Recent experiences in the jazz community brought to of those folks to the forefront. One is the renowned jazz impresario George Wein, the other the great American music legend Dave Brubeck. They are two long-time friends, but the paths that crossed mine recently are separate.
Wein invented the jazz festival in Newport, RI, in 1954 and 22 years later created a major jazz festival in Saratoga Springs, NY, that will see its 34th edition on June 25 and 26. It's Freihofer's Saratoga Jazz Festival (it had different names over the first couple decades as sponsorships changed). And Wein returns there this year to get an awarda star on the Walk of Fame of Saratoga Performing Arts Center, where the festival is annually held. He'll also lead his Newport All Stars in a set on June 25, just after getting the award. (Randy Brecker, Anat Cohen, Lew Tabackin, Howard Alden, Lewis Nash and Peter Washington comprise the band).
That brought about another conversation between George and I recently. He continues to impress me. But it wasn't the general gist of the talk. It's the underlying theme. At age 85, Wein is playing piano and touring with the All Stars. And after giving up producing the Newport jazz festival for a couple years, a brief period during which its new caretakers fucked it up royally, Wein jumped back in, producing two great festivals there in '09 and '10. Not only that, he made the effort after last year to create a non-profit foundation that will carry on the festival after he's gone.
That's commitment. It's pride. And it's love of the music and its makers. Hs legacy will be that millions of people will enjoy jazz festivals into the future.
The thing is, Wein could have slipped away and made it easy on himself. History would have regarded him in no less esteem. He even deserves to lay back and take it easy. But he rejuvenated Newport when he didn't have to. And he's still trying to safeguard its stewardship for years to come.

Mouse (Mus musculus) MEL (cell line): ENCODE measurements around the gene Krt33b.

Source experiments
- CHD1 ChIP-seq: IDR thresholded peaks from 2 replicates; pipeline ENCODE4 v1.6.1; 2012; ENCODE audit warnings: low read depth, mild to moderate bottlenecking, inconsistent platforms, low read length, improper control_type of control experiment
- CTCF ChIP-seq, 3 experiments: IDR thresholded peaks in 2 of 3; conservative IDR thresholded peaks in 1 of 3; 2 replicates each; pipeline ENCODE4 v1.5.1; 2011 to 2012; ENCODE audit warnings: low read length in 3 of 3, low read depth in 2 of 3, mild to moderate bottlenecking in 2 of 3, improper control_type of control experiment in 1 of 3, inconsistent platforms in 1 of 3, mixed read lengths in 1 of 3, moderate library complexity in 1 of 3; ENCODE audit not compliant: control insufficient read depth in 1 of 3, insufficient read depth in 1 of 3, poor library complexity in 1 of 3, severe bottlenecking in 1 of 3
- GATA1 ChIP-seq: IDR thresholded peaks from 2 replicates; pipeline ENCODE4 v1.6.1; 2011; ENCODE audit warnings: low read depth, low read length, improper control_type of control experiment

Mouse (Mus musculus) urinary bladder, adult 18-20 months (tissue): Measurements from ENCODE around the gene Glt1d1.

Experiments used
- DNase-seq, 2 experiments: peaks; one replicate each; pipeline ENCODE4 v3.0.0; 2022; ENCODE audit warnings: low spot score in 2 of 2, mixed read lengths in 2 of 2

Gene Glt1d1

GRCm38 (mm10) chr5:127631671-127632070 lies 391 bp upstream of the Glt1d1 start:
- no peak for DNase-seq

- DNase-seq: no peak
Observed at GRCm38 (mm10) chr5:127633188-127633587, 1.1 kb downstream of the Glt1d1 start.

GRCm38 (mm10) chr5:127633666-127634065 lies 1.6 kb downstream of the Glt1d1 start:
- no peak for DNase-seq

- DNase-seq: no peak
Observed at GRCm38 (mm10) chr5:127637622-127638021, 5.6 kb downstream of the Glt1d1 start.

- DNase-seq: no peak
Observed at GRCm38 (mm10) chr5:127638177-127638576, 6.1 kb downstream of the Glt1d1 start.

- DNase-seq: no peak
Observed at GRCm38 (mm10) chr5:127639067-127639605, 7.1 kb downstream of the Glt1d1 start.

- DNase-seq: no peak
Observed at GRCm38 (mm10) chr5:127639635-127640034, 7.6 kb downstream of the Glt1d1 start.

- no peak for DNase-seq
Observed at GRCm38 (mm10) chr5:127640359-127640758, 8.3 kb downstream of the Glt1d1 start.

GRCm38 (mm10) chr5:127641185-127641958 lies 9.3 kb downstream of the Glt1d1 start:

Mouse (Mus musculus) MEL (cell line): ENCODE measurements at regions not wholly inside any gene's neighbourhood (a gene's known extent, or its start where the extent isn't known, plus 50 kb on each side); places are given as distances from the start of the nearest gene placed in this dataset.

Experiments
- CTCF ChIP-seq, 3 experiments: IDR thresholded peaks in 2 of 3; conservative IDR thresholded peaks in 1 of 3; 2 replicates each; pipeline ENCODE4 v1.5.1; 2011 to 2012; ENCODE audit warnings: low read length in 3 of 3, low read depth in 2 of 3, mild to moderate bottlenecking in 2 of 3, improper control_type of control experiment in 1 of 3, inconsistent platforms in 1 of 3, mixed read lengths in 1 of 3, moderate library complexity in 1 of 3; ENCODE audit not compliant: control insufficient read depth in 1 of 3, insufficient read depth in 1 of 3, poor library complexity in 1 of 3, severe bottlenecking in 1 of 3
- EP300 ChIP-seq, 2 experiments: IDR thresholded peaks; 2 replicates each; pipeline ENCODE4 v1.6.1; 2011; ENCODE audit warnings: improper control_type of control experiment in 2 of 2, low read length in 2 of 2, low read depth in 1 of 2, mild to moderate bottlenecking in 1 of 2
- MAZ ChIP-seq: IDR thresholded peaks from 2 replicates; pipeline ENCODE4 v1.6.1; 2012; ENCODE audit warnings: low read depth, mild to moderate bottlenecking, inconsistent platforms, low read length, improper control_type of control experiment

And he has a ball playing with his band. It's not that many dates, but it's fun. Againhe doesn't have to. I'm 85 years old, so I'm not breaking my neck doing anything," he quipped. I'm in pretty good shape. My health is OK. I hope it stays that way. I was just practicing. My hands are OK."
Of his set at Saratoga (and the Montreal Jazz Festival the very next day), he noted We don't rehearse. They know what we're going to play. They know what we're going to do. We're going to put together a show that will last a little more than an hour. And it will be perfect. That's my joy."
It also called to mind how, more than a decade ago, in my first conversation with him, Wein lamented that jazz stars" were leaving and not being replaced by new ones, people who were box office. In more recent years, he's changed. The old dog has new tricks. He goes out to clubs in Manhattan and checks out new things. He's helped champion people like Esperanza Spalding and Anat Cohen. He's brought people like Jason Moran, Dave Binney, Darcy James Argue, Ben Allison and others to his festival. He sees a crop of fine talent carries the day, even if there is no Miles or Traneyet. (No one saw them coming, either. We never do)
Wein keeps doing what he loves to do and he does it right.
At the same time Brubeck, 90, walks the same path. He, too, could be resting on laurels. But his quartet still performs quality music and fans still go wild. Two summers ago Wein had him play with Tony Bennett at Newport. Last summer he did a guest spot with Wynton Marsalis.
On June 10, he came to Saratoga to sit in with a band called Triple Play, a trio which includes his son Chris. To see that show was inspiring. Dave can't physically play like he used to. No one can do any physical task at the age of 90 that they could at 70, 60, 50, 40 ... and playing an instrument is PHYSICAL. But I watched Brubeck uplift a room with his spirit, his joy, his willingness to be part of a group and make the music sound right for the people. He beamed like a child watching the othershis son, Madcat Ruth, Joel brown and Frank Brownplay and groove on some of his classic tunes. And he walked off the stage with a lot more bounce then he had before he started playing.
Music moves these two men. It's a powerful thing in this world. And these two men have moved people for years.